After a tumultuous three days, Idaho lawmakers have passed a bill limiting civil liability for businesses, schools and others related to the coronavirus.
It took hours of testimony throughout the week, which was at times interrupted by protesters, before the proposal could even be debated by lawmakers. Troopers arrested four people over the course of three days, including twice arresting anti-government activist Ammon Bundy.
The civil liability bill went through six different versions before being approved.
Gov. Brad Little had directed lawmakers to work on such a measure during the special legislative session, which would protect businesses, schools and local governments from civil lawsuits if someone said they contracted COVID-19 there.
Most Democrats, including Sen. Grant Burgoyne (D-Boise), opposed it. He said that it goes against a lesson he was taught as a young child.
“If you break it, you fix it. It’s so obvious even a child gets it and when we grow up, what do we call it? Accountability and responsibility,” Burgoyne said.
AARP Idaho, which represents older Idahoans, also came out in opposition to the proposal. More than half of the 337 deaths due to the coronavirus in the state have occured at long-term care facilities, which the group says should be liable for any negligence.
But Sen. Todd Lakey (R-Nampa) said the bill will give peace of mind to those that are covered, including public schools.
“Of course, our schools are primarily focused on the education of our children, but this is in the back of their mind and this will help provide some comfort to them and, from my perspective, hopefully reopen sooner,” he said.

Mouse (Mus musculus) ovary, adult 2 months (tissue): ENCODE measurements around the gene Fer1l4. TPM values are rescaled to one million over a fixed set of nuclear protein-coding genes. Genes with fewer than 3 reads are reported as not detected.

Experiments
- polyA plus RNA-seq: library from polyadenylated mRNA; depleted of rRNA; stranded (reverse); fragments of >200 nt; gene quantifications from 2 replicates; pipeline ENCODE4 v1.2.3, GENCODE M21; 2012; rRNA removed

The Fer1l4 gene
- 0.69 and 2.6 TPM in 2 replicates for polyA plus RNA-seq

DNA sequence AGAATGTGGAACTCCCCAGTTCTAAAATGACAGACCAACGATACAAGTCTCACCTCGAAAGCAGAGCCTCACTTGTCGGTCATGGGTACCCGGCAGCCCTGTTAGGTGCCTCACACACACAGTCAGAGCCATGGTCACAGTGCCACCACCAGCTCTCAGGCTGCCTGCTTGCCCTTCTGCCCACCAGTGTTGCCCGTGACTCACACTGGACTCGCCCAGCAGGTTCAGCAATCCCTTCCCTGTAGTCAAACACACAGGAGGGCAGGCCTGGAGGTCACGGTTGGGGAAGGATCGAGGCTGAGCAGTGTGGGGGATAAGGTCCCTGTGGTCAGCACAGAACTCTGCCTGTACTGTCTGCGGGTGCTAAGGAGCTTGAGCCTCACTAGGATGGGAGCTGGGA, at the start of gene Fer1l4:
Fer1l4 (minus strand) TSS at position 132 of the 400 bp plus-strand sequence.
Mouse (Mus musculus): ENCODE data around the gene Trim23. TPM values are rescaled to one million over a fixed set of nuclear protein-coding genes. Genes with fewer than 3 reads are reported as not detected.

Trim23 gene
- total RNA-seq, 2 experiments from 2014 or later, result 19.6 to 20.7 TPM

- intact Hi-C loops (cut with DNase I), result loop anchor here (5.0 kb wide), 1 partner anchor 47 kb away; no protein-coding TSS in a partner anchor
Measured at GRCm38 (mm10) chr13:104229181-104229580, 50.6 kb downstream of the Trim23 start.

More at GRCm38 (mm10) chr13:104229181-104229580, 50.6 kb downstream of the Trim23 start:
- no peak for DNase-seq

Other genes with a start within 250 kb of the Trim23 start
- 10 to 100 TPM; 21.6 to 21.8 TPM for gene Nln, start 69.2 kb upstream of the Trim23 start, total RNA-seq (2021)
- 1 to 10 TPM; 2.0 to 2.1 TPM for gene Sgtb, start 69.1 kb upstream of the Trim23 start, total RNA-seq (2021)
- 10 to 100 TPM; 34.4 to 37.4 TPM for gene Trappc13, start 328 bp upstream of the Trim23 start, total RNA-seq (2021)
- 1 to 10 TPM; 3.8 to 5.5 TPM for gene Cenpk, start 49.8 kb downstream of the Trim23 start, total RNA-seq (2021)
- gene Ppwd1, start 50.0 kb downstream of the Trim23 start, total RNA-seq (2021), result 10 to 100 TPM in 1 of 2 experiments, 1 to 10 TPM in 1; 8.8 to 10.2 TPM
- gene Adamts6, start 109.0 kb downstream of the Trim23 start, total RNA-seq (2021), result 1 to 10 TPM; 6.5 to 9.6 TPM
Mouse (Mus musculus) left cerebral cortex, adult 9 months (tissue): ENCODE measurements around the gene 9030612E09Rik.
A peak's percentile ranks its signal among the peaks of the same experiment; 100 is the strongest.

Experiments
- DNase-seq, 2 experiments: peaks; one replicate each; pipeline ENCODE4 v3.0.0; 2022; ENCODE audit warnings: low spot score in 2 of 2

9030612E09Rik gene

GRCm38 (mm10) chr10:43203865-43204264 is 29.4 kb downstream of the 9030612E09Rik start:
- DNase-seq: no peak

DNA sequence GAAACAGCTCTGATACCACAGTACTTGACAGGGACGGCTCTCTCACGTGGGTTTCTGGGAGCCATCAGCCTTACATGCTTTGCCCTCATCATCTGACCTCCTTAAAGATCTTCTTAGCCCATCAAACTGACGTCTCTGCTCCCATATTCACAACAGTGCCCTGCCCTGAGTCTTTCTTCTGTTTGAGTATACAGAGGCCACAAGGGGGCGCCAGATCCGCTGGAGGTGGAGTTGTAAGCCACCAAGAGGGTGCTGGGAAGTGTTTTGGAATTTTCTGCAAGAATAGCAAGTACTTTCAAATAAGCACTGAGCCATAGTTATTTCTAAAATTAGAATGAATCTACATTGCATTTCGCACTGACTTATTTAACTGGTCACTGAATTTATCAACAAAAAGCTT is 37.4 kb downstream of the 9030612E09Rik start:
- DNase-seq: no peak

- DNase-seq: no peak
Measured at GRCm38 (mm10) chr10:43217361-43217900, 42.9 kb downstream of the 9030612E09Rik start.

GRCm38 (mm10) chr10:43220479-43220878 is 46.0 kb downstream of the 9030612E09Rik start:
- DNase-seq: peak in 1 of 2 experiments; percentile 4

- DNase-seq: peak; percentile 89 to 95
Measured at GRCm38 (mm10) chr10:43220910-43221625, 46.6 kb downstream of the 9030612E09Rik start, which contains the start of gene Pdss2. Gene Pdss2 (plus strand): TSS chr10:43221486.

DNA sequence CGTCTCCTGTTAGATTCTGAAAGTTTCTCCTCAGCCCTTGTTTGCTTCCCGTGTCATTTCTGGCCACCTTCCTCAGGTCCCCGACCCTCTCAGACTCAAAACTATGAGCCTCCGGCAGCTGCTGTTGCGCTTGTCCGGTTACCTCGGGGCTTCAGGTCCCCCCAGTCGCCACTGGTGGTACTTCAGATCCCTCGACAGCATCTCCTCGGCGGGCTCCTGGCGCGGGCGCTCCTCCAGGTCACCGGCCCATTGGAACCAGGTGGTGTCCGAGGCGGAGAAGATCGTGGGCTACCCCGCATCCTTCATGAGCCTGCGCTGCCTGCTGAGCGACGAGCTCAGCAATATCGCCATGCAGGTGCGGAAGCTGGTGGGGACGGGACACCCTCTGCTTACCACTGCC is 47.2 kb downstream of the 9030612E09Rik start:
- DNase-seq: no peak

Public health districts, as well as federal and state governments, are not included among protected entities.
The vehement opposition to the bill by protesters suddenly dissipated Wednesday night, despite many protesters having testified against it earlier in the day.
That could be because one part of the proposal was removed that would’ve yanked immunity for businesses if they didn’t follow public health mandates, like mask orders.
Earlier in the day, state senators also passed a bill that would require Idaho voters to always have the option to vote in-person if they chose. That’s in addition to another measure that will let county clerks to count absentee ballots earlier than previously allowed.
But the two chambers were at a stalemate when it came to trying to lift Idaho’s state of emergency over the pandemic.
House lawmakers overwhelmingly passed a resolution to do so Tuesday, saying residents had had enough of government restrictions imposed upon their businesses and personal lives, though the resolution would not have invalidated local or regional mask and social distancing orders.
Instead, the senate never took up that resolution, but drafted their own, which lays out a roadmap they intend to follow when lawmakers return to Boise in January.
Those priorities include:
· Declaring every working Idahoan “essential” during an emergency
· Amending the state constitution to allow the legislature to call itself back into session in limited circumstances
· Limiting the duration of an emergency declaration without lawmaker approval
· Curtailing the governor’s executive authority during an emergency
· A prohibition on quarantining healthy individuals
· Ending any order barring residents from attending religious services
· Reviewing the authority given to public health districts
Both the civil liability and absentee ballot bills now head to the governor’s desk for his signature.
Follow James Dawson on Twitter @RadioDawson for more local news.
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